Sustainable Natural Hazard Management in Alpine Environments, edited by Eric Veulliet, Johann Stötter, and Hannelore Weck-Hannemann. Berlin, Germany: Springer, 2009. xiii + 403 pp. € 129.95, US$ 169.00. ISBN 978-3-642-03228-8.
This edited book, which comprises 13 chapters, provides an overview of the projects conducted at alpS—Centre for Natural Hazard and Risk Management during the period 2002–2008. Based in Innsbruck, Austria, the research center was established in response to an increased frequency of natural disasters towards the end of the 1990s, with a vision of conducting “…unified natural hazard research” (p v). The latter has involved bringing together scientists, social scientists, and engineers from a range of organizations, both public and private, in a single research center.
The importance of the research center (and, by implication, the book) is outlined by the authors of the first chapter, who argue that the occurrence and impacts of natural hazards in mountain environments are likely to increase due to a combination of climate change and increasing population pressure. This prediction is not based on any detailed analysis of historical data. Rather, the emphasis is firmly on likely future trends, and, in terms of the role that climate change may play, the projections contained in the fourth assessment report of the Intergovernmental Panel on Climate Change are referred to extensively.
For society to be better prepared for the increasing frequency and impact of such disasters, the authors argue that it is necessary “…to proceed from the reaction to and protection against hazards to pro-active integrative risk management strategies as a contribution to a sustainable safety…” (p 30). This sounds like a good approach, but what exactly does it mean? Essentially, the authors consider the application of principles and techniques from economics and finance to be integral to any approach to natural hazard management. This seems like a reasonable proposition: natural hazard management is associated with costs and benefits, and a multidisciplinary approach is surely the best way of deploying scarce resources. However, what this means in practice is not entirely clear; the reader might assume that this integrative approach is exemplified in the remaining chapters of the book, although this does not turn out to be the case.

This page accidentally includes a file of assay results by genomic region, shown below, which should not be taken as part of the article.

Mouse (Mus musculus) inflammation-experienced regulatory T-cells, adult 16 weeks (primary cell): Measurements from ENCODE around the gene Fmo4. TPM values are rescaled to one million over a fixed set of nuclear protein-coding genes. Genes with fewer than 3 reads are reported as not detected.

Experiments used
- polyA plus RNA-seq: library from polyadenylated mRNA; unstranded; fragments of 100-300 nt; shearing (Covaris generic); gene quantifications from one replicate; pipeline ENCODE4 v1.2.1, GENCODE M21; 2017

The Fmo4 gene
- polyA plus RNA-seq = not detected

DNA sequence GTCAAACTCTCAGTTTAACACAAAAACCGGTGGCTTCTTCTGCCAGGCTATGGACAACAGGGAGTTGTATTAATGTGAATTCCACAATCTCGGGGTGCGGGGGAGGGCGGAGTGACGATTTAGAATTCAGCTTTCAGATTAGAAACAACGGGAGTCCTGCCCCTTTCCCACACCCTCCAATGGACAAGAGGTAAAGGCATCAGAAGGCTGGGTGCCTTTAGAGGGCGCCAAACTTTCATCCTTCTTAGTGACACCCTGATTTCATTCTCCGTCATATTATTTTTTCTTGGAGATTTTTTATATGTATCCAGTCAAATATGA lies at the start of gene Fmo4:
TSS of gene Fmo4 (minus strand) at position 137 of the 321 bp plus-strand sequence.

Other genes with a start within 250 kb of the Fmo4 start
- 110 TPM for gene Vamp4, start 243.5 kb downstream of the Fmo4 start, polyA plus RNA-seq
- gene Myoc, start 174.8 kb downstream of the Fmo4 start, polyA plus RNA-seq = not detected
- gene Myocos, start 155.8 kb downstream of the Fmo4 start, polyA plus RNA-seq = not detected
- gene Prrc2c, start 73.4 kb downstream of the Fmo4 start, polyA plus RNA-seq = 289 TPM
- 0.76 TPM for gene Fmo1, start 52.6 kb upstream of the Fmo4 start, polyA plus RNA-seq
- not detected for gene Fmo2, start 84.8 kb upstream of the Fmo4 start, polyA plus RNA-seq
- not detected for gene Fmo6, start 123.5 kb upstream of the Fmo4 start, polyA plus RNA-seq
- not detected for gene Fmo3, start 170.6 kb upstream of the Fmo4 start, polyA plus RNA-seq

A quick glance through the contents pages reveals a remarkably diverse range of chapter topics, a product of the multidisciplinary nature of the research center. For example, there is a chapter on the risk perceptions of tourists, another chapter on laser scanning for topographic data acquisition, and one on the investigation and monitoring of deep-seated landslides. Some topics receive greater emphasis; there are 3 chapters on economics and finance and 4 on hydrological hazards. Because the chapter contents reflect what was funded, inevitably there are gaps in coverage; snow- and ice-related hazards do not obviously feature, and the treatment of slope failures in general is quite limited. Also, despite its prominent place in the title, the term “sustainable” does not appear in any of the chapter headings.
The diversity of topics means that it is not possible to provide a chapter-by-chapter review, although it is appropriate to make some general observations. The most important thing to mention is that there is plenty to appeal to those interested in natural hazard management, including the fact that the book provides an overview of some of the German-language literature published in this area. Many of the chapters are built around case studies, providing examples of applied research in Alpine environments (with a geographic emphasis on the Innsbruck region). However, much of the material is quite narrow and specialized and will not be readily accessible to those without an appropriate background; this is advanced reading and probably targeted at postgraduates and researchers. The integrative approach advocated by the authors of the first chapter is not much in evidence within individual chapters (Chapter 10, “Risk Management,” being a possible exception), although it is arguably present in the book as a whole. This leaves the reader to reflect on what, if anything, this integrative approach might mean in practice to workers in the field. Finally, the reviewer assumes that the authors of the book use the term “sustainable” primarily in an economic sense; it does not appear to be explicitly addressed in any other way.
As for design and production, the book is generously illustrated, with extensive use of color throughout. Unfortunately, a small number of diagrams are barely legible due to being reproduced at such a small size. This is not a major issue, but it is annoying where it does occur, given the price of the book. Other annoyances include something of a hit-and-miss approach to proofreading; typographical, grammatical, and style errors are distracting in a couple of chapters (especially the first chapter, which is a real shame). And it is also a pity that there is no index.
So, who should buy this book? It would make a useful addition to any university library. The specialized and varied nature of its chapters, not to mention the price, means that it is less likely to find a home on the bookshelves of individual researchers, even though its title would suggest otherwise.
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